One of the earliest influences on Puccini’s writing, as previously alluded to, was the great opera tradition in Italy spanning hundreds of years, dating back to the early 1600s with Claudio Monteverdi and L’Orfeo in 1607. The parts of the great history of Italian opera relevant to La Bohème’s compositional background come in two parts, the first being that of Bel Canto opera¹ of the Italian variety most prominent at the opening of the 19th century (Jander, 2001).

Contrary to popular views of opera that remain prevalent today, opera was not an art for the elite at the time in…


Amongst the lesser discussed products of the boiling pot of culture and art in the latter parts of the 19th century lies the music of the renowned opera composer, Giacomo Puccini. …


In a recent article exploring unsavoury aspects of historical legacy, itself a response to the question “What is the best way to handle those aspects of the legacy of history which we deeply regret?”, Jiang poses an interesting thesis: instilling beneficial conception of co-existence works as the best solution in response to historical legacy.

While reasonable in principle, and presenting an elegant solution to the scenarios in which modern society is commonly pushed up against, his solution is not without its numerous faults. At the core of his exploration of solving historical legacy is the premise that an individual is…


The next section of my journey into notation software for composition came in the form of a delving into the open-source options, having been endlessly frustrated by the more commercial choices of Sibelius and Finale.

LilyPond: Old-school, but done well


As a student who has occasionally delved into the world of composition, one fact that has always frustrated me is the lack of an adequate industry standard for music notation that has both accessibility for users not capable of paying hefty software subscriptions and consistent capability. Whether it is the free version of Sibelius and Finale, with impaired functionality and endless idiosyncrasies, or Musescore with its great aspirations but quirky interface, I have yet to find a composition software I am truly happy with. …


Amongst one of his lesser known works, Beethoven’s only violin concerto is certainly unusual, incredibly exposed solo lines and thinly woven melody hallmarks of a style always seen in Beethoven’s more tentative ventures into new forms. While Beethoven was definitely comfortable with the violin, one only needs to look at his violin sonatas to hear a composer in true mastery of an instrument, the mixture of violin and orchestra certainly seems to have posed an issue for the composer. The result does reflect this to an extent, quite uncomfortable passages for the solo violin and sparse orchestral tuttis marking for…


Unique in its status as a non-liturgical Requiem, following adapted Lutheran writings instead of the traditional Latin Catholic text for a death mass, Ein Deutsches Requiem takes its place in the few religious works of music composed by the Romantic Period master Johannes Brahms. Choosing an approach that harkened back to traditional German melodies, alongside the composition style of Bach and Beethoven, he created a work noticeably different from his other pieces for orchestra, yet holding many of the stylistic hallmarks of his typical writing.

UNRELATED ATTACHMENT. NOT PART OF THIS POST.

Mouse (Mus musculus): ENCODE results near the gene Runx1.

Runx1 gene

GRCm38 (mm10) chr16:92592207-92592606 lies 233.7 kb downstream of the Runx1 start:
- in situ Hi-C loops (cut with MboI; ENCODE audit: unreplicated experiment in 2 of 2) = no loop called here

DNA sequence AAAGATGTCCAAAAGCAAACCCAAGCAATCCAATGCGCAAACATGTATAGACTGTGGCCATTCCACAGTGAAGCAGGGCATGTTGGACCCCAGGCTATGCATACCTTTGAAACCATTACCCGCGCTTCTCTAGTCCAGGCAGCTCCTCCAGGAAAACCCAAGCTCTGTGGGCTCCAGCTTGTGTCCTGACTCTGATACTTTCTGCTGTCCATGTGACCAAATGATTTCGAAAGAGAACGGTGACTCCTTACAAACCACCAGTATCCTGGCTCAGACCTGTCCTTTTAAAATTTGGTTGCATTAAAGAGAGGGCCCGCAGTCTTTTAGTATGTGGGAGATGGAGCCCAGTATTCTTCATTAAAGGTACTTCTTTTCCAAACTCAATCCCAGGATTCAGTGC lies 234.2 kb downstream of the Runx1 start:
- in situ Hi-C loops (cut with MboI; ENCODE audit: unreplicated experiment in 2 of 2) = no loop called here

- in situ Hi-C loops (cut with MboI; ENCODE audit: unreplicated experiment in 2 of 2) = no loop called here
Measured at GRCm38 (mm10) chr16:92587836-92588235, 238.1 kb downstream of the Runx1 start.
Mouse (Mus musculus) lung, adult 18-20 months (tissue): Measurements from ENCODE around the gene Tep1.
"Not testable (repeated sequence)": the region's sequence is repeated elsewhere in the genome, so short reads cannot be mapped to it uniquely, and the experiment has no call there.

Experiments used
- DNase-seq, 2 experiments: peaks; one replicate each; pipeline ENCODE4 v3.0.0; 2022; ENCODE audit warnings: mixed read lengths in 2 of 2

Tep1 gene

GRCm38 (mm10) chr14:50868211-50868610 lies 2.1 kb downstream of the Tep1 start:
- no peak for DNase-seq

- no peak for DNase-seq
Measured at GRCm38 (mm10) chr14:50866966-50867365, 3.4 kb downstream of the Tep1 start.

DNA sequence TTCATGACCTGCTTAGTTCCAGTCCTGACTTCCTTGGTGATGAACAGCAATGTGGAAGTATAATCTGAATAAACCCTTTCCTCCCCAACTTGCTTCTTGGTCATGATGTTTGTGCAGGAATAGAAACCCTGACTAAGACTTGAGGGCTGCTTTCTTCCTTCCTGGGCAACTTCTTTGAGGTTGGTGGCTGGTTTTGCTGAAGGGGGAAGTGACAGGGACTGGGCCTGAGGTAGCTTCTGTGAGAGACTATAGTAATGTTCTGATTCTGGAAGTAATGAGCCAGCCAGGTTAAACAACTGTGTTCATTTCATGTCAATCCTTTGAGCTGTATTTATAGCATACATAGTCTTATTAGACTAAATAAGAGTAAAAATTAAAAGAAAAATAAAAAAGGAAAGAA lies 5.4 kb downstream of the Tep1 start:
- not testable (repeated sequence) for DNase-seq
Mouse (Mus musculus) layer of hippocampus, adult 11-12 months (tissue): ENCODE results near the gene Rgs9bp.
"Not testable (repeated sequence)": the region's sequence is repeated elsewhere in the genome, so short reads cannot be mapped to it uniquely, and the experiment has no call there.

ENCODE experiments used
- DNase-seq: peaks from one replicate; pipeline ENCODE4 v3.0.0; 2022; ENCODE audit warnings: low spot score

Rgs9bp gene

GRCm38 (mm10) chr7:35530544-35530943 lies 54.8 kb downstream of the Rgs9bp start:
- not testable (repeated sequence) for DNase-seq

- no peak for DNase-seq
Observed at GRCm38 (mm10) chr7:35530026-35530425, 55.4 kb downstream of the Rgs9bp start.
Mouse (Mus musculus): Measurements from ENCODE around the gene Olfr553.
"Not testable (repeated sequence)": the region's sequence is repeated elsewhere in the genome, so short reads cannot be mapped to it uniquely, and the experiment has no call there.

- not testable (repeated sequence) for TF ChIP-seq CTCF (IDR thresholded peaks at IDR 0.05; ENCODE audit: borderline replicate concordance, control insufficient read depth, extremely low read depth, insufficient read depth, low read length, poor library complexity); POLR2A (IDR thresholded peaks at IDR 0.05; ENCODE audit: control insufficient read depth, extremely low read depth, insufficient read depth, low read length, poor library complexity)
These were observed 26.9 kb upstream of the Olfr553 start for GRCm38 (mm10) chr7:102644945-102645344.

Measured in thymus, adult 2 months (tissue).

The first recording under consideration is a live performance with Claudio Abbado directing the…


The tastes and conventions with which music has been performed have changed dramatically, even within the last hundred years, pivoting from one extreme of the spectrum to another. To understand where music performance styles have come from, one must examine where the world of performance has been, where the traditions and practices that performers hold dear today originate from, and the ideologies from whence they come.

Where better to start then, in terms of performance tradition, with the great expansion that was performing convention in the late 19th century. With the advent of ever larger orchestral works, in the symphonies…


Today, while listening to the Lunchtime Concert on BBC Radio 3, I was taken quite by surprise, pleasantly so, upon hearing a rendition of the Brahms F Minor Sonata (Op. 120, No. 1) being played by clarinet and piano. Before this afternoon, I had only ever performed or even heard it played on the viola (with some adjustments for double-stops and range of course) and was struck by how different it sounded on the clarinet, not only in tone and timbre, but in the very fabric of the piece and how it came across to the listener.


While Tchaikovsky is often better known for his ballet music and programmatic works, his symphonies, in particular the 5th, keep the mystical allure and distinct taste of Russia that is so cherished by listeners of his work. The 5th symphony carries with it a brilliant amalgamation of Russian and German symphonic style, mixing traditional thematic treatment through texture, the hallmark of the Russian style, with a more architectural form, that of the German romantic composers. …

Jao-Yong Tsai

Academic writer, conductor, performer & composer. Compositional work here: https://bit.ly/3tfKzFH

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